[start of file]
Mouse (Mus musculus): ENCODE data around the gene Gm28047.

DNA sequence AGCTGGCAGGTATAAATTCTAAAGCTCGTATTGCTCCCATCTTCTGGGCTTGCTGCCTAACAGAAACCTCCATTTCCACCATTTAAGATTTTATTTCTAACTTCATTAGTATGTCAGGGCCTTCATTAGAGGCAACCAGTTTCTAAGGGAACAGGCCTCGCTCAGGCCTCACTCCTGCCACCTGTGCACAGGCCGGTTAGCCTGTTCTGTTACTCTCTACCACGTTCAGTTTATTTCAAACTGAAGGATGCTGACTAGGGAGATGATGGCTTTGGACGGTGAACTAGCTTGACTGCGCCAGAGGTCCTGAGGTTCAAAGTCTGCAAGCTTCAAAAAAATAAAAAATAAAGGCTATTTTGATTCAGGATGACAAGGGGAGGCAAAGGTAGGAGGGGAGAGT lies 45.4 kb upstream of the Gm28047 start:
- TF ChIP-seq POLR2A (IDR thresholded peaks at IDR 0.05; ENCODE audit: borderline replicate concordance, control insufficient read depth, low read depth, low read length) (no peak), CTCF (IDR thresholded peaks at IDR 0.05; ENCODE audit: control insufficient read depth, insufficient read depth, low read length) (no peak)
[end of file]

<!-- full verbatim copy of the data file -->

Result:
Mouse (Mus musculus): ENCODE data around the gene Gm28047.

DNA sequence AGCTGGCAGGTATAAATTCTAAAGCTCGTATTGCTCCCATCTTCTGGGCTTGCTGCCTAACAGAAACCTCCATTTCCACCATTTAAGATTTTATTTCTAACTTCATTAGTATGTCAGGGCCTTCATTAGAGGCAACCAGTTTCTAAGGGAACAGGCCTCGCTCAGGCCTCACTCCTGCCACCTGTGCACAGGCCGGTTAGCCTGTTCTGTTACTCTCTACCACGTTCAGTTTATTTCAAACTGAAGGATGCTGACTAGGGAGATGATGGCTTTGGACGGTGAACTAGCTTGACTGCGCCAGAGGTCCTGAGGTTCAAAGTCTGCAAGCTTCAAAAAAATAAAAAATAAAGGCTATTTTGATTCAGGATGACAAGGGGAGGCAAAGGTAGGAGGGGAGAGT lies 45.4 kb upstream of the Gm28047 start:
- TF ChIP-seq POLR2A (IDR thresholded peaks at IDR 0.05; ENCODE audit: borderline replicate concordance, control insufficient read depth, low read depth, low read length) (no peak), CTCF (IDR thresholded peaks at IDR 0.05; ENCODE audit: control insufficient read depth, insufficient read depth, low read length) (no peak)